By Douglas Messier
It was a banner year for launches worldwide in 2014, with the total reaching a 20-year high as Russia and India debuted new launch vehicles, NASA tested its Orion crew spacecraft, China sent a capsule around the moon, and Japan launched a spacecraft to land on an asteroid.
There were a total of 92 orbital launches, the highest number since the 93 launches conducted in 1994. In addition, Russia and India conducted successful suborbital tests of new boosters.
|GLOBAL LAUNCHES, 2014|
Russia once again led the field with 38 launches which it conducted on its own or in partnership with Ukraine. Thirty-three launches were conducted from spaceports in Russia and Kazakhstan, with an additional four Soyuz launches from Europe’s Kourou launch site in South America. Sea Launch also launched a Zenit booster from an equatorial ocean platform.
The Sea Launch flight and two Dnepr launches involved joint ventures between Russian and Ukrainian companies. The programs continued despite fighting between the two nations in eastern Ukraine.
Russia hit two major milestones with its Angara family of boosters, which has been under development since 1995. In July, the Angara 1.2PP booster completed a suborbital flight from Plesetsk. This was followed by a successful orbital test of the larger Angara 5 launch vehicle in December.
The Russians continued to have quality control problems with their launch vehicles. In May, a Proton rocket failed to orbit the Express AM4R satellite, resulting in a four-month stand down for the booster. In November, another Proton launch placed the Express AM6 satellite in a lower than planned orbit. The satellite reached its proper orbit using on-board fuel.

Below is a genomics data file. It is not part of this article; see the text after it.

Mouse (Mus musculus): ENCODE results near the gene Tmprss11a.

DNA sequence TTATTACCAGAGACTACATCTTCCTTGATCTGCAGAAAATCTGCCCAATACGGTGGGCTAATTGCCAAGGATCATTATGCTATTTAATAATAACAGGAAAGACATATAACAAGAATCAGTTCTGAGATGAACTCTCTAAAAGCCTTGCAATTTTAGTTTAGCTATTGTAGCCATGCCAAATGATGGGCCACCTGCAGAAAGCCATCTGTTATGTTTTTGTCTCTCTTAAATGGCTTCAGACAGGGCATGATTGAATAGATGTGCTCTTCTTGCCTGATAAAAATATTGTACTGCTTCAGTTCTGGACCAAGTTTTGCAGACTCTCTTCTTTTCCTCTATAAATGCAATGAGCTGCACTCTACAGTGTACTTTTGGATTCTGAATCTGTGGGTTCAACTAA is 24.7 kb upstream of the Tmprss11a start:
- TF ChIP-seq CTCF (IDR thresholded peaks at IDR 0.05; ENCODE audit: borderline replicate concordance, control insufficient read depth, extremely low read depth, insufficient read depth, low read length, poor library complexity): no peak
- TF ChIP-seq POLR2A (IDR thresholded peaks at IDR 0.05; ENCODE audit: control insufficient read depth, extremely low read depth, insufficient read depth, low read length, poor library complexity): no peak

A Russian Soyuz placed two European Galileo in the wrong orbits in August. The satellites were unable to reach their intended orbits, but engineers managed to make use of them.
The United States conducted 23 launches for the year, including 14 by United Launch Alliance, six Falcon 9 flights by SpaceX, and three Antares missions by Orbital Sciences Corporation.
ULA’s successes included nine Atlas V launches, four Delta IV flights, and a single Delta II mission. The highlight of ULA’s manifest came in December when a Delta IV Heavy launched NASA’s first Orion crew capsule on a successful test flight.
SpaceX’s six flights doubled its launch total from 2013. The company flew two Dragon resupply flights to the International Space Station. It also continued to make progress toward landing its first-stage booster for re-flight. A test using an off-shore barge is planned for Jan. 6.
The only setback in an otherwise successful launch year was the October failure of Orbital’s Antares rocket, which exploded in spectacular fashion shortly after lifting off the launch pad. The rocket was carrying a Cygnus supply ship to the International Space Station.
Orbital has sped up a plan to replace Antares first-stage engines, which are refurbished 40-year old refurbished leftovers from the Soviet lunar program, with modern Russian motors. It also has reserved a flight on ULA’s Atlas V booster to carry a Cygnus to the station late this year.
China launched 16 times, including 15 Long March boosters and one flight of the Kuaizhou rapid launch booster. The highlight of China’s launch year came in October when it sent a precursor of Chang’e-5’s lunar sample return capsule around the moon.
Europe had seven launches from Kourou, including six Ariane 5 flights and one Vega mission. In July, ESA launched the final ATV-5 cargo ship to the ISS. The technology is being adapted for use as the service module on NASA’s Orion spacecraft.
India launch year was highly successful, with four orbital flights and one suborbital launch. In December, it conducted a suborbital test of its largest rocket to date, the GSLV Mark III. The flight carried a model of a human space capsule.
Japan launches four times, the highlight being the successful Dec. 3 flight of Hayabusa2, an ambitious mission to land on an asteroid and return soil samples to Earth.
Israel conducted a single launch of its Shvit booster, orbiting the Ofek 10 reconnaissance satellite.